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In my first year of teaching, I wanted to teach a Shakespeare play, but was completely intimidated by where to start. I befriended the most veteran member of our English department, an actress, director and drama teacher, who gave me fantastic tips and assured me that I would love it and that students would, too. Six years later, I am still using many of the tips she gave me and several others I’ve learned from teaching Shakespeare every year. Several of my English department colleagues–many of whom are seasoned veterans–are still too intimidated to try. I tell them this: reading Shakespeare is the most fun we have all year, and if you treat the plays the way Shakespeare would want them to be taught, it will be for you, too.
Have a goal, and take the play one scene at a time. Before you begin, design your final assessment for the unit and keep that in the back of your mind. For each scene of the play, decide if you’ll want students to read it and do an activity or whether you’ll skip it, watch a film version, summarize it quickly, etc. Map out your plans with the final assessment in mind: My students do a mock trial of one of the characters for their final assessment, and as we go they have to “collect evidence” to support their case. We do other fun things with various scenes as we go, but we always keep the trial in mind as our eventual goal.
Choose important pieces and themes–don’t try to do it all, especially if you are teaching Shakespeare for the first time. Five acts of difficult language and dense themes, motifs, and literary devices are overwhelming for first-time teachers of Shakespeare – and for students. Instead, choose the most dramatic, fun and important scenes to spend more time on. Fill in between with films, summaries and quicker activities that don’t necessarily require students to read every word of the entire play.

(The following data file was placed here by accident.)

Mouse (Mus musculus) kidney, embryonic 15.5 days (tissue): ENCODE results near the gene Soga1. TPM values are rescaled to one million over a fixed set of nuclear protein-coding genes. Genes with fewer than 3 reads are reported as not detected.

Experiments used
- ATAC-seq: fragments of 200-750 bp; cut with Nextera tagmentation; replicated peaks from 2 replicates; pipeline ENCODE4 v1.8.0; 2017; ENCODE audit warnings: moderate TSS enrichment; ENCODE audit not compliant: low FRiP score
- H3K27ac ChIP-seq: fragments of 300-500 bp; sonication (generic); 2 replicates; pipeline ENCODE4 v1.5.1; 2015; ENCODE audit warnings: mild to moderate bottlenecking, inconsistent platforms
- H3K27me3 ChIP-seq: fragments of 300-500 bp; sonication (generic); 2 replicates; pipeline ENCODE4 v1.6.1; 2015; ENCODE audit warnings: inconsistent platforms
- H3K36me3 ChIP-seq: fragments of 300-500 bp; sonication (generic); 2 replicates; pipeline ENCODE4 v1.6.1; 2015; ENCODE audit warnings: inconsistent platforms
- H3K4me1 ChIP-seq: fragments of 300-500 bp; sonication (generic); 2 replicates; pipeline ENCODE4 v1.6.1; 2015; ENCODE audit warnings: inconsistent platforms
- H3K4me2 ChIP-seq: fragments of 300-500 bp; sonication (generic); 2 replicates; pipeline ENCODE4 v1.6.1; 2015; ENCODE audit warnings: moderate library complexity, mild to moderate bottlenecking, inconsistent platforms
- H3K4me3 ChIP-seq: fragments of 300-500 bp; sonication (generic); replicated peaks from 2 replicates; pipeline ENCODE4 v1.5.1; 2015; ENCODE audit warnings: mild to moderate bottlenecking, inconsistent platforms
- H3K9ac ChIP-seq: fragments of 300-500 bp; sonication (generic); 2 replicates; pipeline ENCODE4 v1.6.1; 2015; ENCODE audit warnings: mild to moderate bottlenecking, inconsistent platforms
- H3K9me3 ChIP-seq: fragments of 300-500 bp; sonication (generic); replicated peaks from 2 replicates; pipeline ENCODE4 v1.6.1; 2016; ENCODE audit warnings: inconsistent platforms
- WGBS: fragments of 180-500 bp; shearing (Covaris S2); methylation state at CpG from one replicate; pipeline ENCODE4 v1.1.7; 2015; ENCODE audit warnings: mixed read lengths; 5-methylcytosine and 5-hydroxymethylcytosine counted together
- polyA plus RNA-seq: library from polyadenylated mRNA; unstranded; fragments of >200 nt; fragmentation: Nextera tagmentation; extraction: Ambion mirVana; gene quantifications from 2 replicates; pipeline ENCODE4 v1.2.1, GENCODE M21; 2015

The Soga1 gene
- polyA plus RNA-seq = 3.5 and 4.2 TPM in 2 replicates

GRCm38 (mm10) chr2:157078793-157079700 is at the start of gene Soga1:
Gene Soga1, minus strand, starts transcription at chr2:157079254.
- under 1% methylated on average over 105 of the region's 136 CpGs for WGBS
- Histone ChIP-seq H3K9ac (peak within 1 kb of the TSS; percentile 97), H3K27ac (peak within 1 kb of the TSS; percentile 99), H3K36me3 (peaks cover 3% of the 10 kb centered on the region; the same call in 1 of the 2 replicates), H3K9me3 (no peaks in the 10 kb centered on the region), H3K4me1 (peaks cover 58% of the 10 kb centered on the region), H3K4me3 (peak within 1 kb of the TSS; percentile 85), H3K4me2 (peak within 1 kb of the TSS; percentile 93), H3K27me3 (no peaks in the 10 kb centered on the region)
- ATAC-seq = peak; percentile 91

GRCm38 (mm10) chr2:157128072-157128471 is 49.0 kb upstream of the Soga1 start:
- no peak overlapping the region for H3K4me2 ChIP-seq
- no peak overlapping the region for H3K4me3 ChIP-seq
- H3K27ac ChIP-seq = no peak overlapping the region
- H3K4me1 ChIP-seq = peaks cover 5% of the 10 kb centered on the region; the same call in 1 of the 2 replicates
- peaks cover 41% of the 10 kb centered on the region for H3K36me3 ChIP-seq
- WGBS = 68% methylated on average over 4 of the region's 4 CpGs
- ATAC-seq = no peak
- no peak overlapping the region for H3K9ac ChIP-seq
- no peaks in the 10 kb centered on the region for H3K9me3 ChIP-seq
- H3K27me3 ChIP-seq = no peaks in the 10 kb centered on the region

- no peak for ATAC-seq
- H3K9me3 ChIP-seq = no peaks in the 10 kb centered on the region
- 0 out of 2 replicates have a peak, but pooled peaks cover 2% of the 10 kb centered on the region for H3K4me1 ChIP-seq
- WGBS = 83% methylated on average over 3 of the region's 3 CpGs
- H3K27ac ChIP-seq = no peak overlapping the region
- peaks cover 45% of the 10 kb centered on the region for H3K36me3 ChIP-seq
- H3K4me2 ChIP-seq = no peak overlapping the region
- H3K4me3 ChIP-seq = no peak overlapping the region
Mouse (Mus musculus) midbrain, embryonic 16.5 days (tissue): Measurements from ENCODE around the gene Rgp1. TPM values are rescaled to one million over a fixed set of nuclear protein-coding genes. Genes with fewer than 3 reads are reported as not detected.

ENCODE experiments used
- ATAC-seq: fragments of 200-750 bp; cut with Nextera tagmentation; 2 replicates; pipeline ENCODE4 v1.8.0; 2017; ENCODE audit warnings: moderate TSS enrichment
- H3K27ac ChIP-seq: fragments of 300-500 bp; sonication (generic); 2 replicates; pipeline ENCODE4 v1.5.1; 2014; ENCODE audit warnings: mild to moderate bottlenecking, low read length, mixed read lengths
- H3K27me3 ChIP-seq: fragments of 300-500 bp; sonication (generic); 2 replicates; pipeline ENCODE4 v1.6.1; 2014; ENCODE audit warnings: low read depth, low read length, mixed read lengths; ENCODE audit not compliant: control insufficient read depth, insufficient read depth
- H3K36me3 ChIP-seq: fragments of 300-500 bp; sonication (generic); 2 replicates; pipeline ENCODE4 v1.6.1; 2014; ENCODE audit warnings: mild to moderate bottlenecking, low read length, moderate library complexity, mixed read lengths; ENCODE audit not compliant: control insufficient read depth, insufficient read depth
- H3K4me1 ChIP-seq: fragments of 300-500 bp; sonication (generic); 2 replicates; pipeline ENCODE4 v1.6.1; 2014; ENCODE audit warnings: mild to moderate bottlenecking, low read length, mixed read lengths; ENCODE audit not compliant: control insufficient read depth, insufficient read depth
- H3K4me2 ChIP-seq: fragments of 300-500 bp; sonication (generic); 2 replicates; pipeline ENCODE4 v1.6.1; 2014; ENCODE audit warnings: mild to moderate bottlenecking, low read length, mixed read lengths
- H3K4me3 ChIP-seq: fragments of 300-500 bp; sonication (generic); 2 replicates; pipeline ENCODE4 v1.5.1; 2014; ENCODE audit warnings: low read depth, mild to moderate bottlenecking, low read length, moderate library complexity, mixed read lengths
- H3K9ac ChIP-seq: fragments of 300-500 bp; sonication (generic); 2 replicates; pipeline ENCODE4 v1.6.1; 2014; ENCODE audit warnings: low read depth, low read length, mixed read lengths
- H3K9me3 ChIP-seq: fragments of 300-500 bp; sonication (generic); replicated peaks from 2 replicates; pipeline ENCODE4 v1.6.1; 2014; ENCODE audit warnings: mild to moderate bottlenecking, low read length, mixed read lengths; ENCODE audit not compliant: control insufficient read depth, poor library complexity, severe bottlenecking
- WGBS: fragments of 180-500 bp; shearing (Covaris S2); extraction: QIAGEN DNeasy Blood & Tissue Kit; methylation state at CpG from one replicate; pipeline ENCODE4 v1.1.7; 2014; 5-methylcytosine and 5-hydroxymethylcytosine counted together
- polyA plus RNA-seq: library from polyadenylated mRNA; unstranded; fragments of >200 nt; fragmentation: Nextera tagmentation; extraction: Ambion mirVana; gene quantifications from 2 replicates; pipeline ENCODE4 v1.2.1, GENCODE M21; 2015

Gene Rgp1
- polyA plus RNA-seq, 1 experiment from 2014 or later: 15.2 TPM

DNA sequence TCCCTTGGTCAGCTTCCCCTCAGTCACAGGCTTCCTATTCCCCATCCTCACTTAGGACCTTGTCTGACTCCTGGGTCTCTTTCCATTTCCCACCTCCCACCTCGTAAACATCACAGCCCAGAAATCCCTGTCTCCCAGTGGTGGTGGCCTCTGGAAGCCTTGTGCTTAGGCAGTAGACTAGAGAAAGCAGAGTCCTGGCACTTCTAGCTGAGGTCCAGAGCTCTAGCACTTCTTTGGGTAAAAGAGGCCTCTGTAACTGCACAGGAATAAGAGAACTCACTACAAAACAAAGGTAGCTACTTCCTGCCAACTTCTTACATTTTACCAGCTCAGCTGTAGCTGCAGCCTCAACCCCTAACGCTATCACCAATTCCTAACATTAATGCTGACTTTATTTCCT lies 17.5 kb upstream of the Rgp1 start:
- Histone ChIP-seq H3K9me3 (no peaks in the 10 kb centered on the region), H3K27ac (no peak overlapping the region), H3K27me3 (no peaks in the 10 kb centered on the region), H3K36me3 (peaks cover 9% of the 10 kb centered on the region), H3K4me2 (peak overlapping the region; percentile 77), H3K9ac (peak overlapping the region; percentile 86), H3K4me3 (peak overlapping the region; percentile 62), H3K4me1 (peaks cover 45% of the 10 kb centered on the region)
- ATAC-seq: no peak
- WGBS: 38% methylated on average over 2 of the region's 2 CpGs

Never have students read Shakespeare from their seats! Plays are meant to be acted, and having fun with them requires students to be out of their seats. Make it a rule that you and your students will never read the plays sitting down, except to pre-read, rehearse or practice. The Cambridge School Shakespeare series was invaluable when I started teaching Shakespeare–their core belief is that the plays should be acted and watched, and the books are full of creative, out-of-your-seat ideas for each section of the play.
Get out of the classroom. If the auditorium is available, get in there and use it as an opportunity to teach your students about drama on a real stage. If you’re teaching the balcony scene from Romeo & Juliet, find a spot in your school where Romeo can gesture skyward to a pining Juliet who is leaning wistfully on the railing. There are tons of spaces in your school that could help your student actors always remember studying Shakespeare with you.
Use films. Whether you find a full-length feature film or a recording of a stage performance, watching a professional performances (Shakespeare’s Globe has DVDs of many plays being performed there) can really help students understand the story even if they struggle with the language. Films can help fill in between scenes you’re going to act out, but additionally, showing students the professional version of a scene they’ve just attempted can help facilitate important discussions about how directors make decisions about how the scene should look. We don’t watch the films all at once, but instead watch pieces we’ve studied or in-between sections as we go. This helps students avoid too much built-up confusion, and with some plays we watch more than one film version to compare.
Differentiate. As you know, some of your students will be terrified at the idea of reading such difficult language, let alone standing up and actually acting out a scene! Make clear to students that everyone struggles reading Shakespeare, and then make sure to cast ahead of time any scene you’re going to act out. We tend to act out the bigger scenes with more bodies on the stage so that all students leave their seats at one point. That said, I cast more outgoing students in the bigger roles and shy students and struggling readers as extras, pages, members of a character’s “posse”, etc. There is so much you can do with these scenes–Shakespeare’s lack of stage directions open up plenty of opportunities for you to direct all of your students to success while challenging them at the same time.
As you know, new units never work out perfectly the first time. Set some smaller goals, forgive yourself for mistakes, and most importantly, make it fun! You and your students will be so glad you did.